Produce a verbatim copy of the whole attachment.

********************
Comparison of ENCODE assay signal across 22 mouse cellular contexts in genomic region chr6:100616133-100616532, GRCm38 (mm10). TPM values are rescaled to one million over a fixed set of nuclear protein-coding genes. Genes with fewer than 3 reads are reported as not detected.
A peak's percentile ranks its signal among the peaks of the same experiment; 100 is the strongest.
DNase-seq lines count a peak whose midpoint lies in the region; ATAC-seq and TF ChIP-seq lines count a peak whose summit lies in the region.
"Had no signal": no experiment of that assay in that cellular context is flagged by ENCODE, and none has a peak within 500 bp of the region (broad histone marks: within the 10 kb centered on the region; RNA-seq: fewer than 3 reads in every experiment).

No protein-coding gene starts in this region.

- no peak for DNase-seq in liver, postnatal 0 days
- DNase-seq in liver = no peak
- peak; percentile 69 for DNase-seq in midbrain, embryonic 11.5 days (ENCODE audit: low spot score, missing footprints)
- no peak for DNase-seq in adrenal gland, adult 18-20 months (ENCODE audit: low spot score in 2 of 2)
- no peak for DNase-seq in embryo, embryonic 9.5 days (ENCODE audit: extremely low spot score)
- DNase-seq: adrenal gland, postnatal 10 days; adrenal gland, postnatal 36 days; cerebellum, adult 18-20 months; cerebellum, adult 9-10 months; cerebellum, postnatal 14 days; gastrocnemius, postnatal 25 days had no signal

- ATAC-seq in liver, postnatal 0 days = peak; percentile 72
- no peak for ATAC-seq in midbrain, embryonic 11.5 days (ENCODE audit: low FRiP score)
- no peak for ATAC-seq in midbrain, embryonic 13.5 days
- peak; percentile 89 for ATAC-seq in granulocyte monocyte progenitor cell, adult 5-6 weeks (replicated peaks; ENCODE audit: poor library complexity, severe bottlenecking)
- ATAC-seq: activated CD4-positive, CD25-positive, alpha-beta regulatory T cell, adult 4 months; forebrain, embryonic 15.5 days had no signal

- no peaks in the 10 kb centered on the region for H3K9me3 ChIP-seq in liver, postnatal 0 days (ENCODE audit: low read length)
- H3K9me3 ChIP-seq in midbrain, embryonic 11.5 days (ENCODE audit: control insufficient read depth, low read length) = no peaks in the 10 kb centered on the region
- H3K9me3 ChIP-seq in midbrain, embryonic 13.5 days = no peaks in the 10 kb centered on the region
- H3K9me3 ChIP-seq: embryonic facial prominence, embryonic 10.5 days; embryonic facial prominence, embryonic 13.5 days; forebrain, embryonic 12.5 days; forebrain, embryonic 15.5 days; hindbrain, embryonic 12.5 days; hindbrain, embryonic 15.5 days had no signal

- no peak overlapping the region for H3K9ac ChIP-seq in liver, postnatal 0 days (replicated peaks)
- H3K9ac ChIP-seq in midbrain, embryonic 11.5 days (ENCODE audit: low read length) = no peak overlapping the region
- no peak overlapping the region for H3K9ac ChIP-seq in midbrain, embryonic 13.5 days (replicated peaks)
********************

Comparison of ENCODE assay signal across 22 mouse cellular contexts in genomic region chr6:100616133-100616532, GRCm38 (mm10). TPM values are rescaled to one million over a fixed set of nuclear protein-coding genes. Genes with fewer than 3 reads are reported as not detected.
A peak's percentile ranks its signal among the peaks of the same experiment; 100 is the strongest.
DNase-seq lines count a peak whose midpoint lies in the region; ATAC-seq and TF ChIP-seq lines count a peak whose summit lies in the region.
"Had no signal": no experiment of that assay in that cellular context is flagged by ENCODE, and none has a peak within 500 bp of the region (broad histone marks: within the 10 kb centered on the region; RNA-seq: fewer than 3 reads in every experiment).

No protein-coding gene starts in this region.

- no peak for DNase-seq in liver, postnatal 0 days
- DNase-seq in liver = no peak
- peak; percentile 69 for DNase-seq in midbrain, embryonic 11.5 days (ENCODE audit: low spot score, missing footprints)
- no peak for DNase-seq in adrenal gland, adult 18-20 months (ENCODE audit: low spot score in 2 of 2)
- no peak for DNase-seq in embryo, embryonic 9.5 days (ENCODE audit: extremely low spot score)
- DNase-seq: adrenal gland, postnatal 10 days; adrenal gland, postnatal 36 days; cerebellum, adult 18-20 months; cerebellum, adult 9-10 months; cerebellum, postnatal 14 days; gastrocnemius, postnatal 25 days had no signal

- ATAC-seq in liver, postnatal 0 days = peak; percentile 72
- no peak for ATAC-seq in midbrain, embryonic 11.5 days (ENCODE audit: low FRiP score)
- no peak for ATAC-seq in midbrain, embryonic 13.5 days
- peak; percentile 89 for ATAC-seq in granulocyte monocyte progenitor cell, adult 5-6 weeks (replicated peaks; ENCODE audit: poor library complexity, severe bottlenecking)
- ATAC-seq: activated CD4-positive, CD25-positive, alpha-beta regulatory T cell, adult 4 months; forebrain, embryonic 15.5 days had no signal

- no peaks in the 10 kb centered on the region for H3K9me3 ChIP-seq in liver, postnatal 0 days (ENCODE audit: low read length)
- H3K9me3 ChIP-seq in midbrain, embryonic 11.5 days (ENCODE audit: control insufficient read depth, low read length) = no peaks in the 10 kb centered on the region
- H3K9me3 ChIP-seq in midbrain, embryonic 13.5 days = no peaks in the 10 kb centered on the region
- H3K9me3 ChIP-seq: embryonic facial prominence, embryonic 10.5 days; embryonic facial prominence, embryonic 13.5 days; forebrain, embryonic 12.5 days; forebrain, embryonic 15.5 days; hindbrain, embryonic 12.5 days; hindbrain, embryonic 15.5 days had no signal

- no peak overlapping the region for H3K9ac ChIP-seq in liver, postnatal 0 days (replicated peaks)
- H3K9ac ChIP-seq in midbrain, embryonic 11.5 days (ENCODE audit: low read length) = no peak overlapping the region
- no peak overlapping the region for H3K9ac ChIP-seq in midbrain, embryonic 13.5 days (replicated peaks)